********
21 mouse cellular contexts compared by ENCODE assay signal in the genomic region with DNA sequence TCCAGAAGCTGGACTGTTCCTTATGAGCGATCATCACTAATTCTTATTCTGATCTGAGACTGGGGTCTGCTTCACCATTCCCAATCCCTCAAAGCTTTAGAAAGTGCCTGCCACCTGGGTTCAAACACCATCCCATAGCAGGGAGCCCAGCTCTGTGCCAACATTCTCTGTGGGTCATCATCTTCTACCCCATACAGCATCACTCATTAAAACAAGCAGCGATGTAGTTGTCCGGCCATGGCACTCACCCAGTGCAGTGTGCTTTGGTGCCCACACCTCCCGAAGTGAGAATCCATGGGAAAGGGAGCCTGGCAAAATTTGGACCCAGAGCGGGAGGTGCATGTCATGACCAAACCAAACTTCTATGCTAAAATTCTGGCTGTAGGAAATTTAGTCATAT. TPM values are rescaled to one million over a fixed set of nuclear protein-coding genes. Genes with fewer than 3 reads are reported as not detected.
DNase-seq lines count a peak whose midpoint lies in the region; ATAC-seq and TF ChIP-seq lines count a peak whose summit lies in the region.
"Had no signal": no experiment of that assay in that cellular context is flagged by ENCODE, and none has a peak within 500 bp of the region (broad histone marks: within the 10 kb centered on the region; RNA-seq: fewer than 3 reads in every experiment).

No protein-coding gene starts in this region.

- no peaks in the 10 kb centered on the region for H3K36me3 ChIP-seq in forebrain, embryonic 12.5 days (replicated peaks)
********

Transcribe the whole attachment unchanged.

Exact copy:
21 mouse cellular contexts compared by ENCODE assay signal in the genomic region with DNA sequence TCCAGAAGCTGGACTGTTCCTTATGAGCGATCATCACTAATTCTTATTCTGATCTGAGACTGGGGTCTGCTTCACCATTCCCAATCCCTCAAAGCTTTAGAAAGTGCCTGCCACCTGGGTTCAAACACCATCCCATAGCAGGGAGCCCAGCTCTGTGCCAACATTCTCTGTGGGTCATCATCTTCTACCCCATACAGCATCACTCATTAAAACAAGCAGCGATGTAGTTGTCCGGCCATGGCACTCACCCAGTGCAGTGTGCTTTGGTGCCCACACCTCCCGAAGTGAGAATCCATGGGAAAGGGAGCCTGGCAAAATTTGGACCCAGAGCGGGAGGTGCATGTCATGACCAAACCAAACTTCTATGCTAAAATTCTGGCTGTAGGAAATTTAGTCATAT. TPM values are rescaled to one million over a fixed set of nuclear protein-coding genes. Genes with fewer than 3 reads are reported as not detected.
DNase-seq lines count a peak whose midpoint lies in the region; ATAC-seq and TF ChIP-seq lines count a peak whose summit lies in the region.
"Had no signal": no experiment of that assay in that cellular context is flagged by ENCODE, and none has a peak within 500 bp of the region (broad histone marks: within the 10 kb centered on the region; RNA-seq: fewer than 3 reads in every experiment).

No protein-coding gene starts in this region.

- no peaks in the 10 kb centered on the region for H3K36me3 ChIP-seq in forebrain, embryonic 12.5 days (replicated peaks)